Perth, Western Australia - 6th to 10th January 2014

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Android: getting at the positronic brain

Android seems to be everywhere nowadays. Phones, tablets, game consoles, set top boxes… the list goes on. At the heart of the system lies Linux, but the userland is rather different to what the seasoned Linux user is used to.

Yet there are times when you need to drill down below Dalvik. It's Linux. There's a libc. An init process. The usual syscalls are there. Maybe your plan for world domination requires shipping devices that can run Android apps while doing something else useful underneath: folding proteins, mining Bitcoins, running a Tor exit node, or fixing the Australian batting order*.

In this talk, I will run through the wonderful world of developing daemons to run on Android: the benefits, the pitfalls, the limitations, and the best ways to debug, test and deploy. I'll mostly be talking about good, old-fashioned C, but will touch on some other languages that are viable options too.

* At the time of writing this abstract, this appears to be NP-complete.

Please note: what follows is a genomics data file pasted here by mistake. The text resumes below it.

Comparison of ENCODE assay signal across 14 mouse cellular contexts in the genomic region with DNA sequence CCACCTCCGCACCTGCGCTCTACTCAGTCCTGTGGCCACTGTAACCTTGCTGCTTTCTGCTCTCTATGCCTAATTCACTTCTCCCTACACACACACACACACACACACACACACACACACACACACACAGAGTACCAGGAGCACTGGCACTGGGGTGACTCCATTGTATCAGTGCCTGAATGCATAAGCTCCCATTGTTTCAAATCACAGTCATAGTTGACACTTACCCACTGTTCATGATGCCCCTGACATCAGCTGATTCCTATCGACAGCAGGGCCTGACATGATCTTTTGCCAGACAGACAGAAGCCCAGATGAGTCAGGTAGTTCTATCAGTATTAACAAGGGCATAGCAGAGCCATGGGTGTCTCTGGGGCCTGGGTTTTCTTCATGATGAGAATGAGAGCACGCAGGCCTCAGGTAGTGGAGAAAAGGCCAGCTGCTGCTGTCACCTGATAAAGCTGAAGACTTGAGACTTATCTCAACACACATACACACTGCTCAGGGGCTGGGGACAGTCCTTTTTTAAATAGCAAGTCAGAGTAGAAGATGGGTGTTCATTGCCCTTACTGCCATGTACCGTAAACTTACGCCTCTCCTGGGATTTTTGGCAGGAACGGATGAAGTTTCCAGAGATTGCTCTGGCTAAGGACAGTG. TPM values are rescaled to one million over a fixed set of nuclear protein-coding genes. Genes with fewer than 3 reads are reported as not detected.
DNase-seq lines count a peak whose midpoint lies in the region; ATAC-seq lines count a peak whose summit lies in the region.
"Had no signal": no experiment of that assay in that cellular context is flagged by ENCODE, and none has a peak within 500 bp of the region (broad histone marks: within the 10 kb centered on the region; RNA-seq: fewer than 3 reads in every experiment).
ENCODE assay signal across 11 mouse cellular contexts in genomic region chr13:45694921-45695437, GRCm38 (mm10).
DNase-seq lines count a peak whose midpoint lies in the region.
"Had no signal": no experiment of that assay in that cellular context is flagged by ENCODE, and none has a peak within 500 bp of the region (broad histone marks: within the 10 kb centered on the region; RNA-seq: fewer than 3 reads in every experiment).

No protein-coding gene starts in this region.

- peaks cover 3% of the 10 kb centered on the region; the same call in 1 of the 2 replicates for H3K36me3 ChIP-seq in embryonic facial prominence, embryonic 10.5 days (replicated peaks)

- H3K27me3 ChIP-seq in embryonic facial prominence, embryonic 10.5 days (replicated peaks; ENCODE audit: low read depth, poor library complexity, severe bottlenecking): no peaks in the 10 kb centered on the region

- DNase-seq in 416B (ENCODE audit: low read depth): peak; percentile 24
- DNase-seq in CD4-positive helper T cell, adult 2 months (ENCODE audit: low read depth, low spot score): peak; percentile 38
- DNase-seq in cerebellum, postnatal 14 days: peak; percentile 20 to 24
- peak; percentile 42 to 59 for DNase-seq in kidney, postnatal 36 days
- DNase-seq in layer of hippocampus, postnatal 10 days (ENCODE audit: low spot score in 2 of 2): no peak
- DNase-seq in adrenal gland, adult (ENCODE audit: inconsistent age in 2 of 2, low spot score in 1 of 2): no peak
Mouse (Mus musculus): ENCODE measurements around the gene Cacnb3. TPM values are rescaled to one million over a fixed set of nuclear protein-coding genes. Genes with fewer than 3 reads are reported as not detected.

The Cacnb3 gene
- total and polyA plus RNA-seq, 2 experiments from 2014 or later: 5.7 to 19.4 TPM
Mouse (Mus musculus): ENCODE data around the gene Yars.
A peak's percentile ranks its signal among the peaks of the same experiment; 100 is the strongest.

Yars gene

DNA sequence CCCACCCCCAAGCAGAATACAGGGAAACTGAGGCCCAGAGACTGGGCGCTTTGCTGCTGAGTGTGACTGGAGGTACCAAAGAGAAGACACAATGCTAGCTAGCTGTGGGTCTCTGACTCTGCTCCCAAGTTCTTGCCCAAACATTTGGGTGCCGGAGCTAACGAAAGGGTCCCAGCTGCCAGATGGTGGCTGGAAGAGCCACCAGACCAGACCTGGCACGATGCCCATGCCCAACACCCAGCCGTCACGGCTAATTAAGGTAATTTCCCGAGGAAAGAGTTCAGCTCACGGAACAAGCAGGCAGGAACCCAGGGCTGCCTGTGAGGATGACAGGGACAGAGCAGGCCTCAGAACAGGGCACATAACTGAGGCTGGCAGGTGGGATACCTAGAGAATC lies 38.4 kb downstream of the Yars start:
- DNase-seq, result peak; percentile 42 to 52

Adam Harvey

Adam is a software developer who has spent most of his professional life rejecting fitting too neatly into a more specialised category in a mostly successful attempt to stave off boredom. This has taken him from developing Web sites for millions of people to developing Web sites for one person, to writing software that sits deep in embedded devices, to arguing late at night about why ++$a + $a++ is actually undefined behaviour in PHP. Nevertheless, please don't mention PL/pgSQL around him. His eye only just stopped twitching from the last time he had to work on stored procedures.

Adam is looking forward to being back in his native Western Australia mostly so that he can stave off losing his accent for another year, since it seems to make people friendlier in his adopted Vancouver.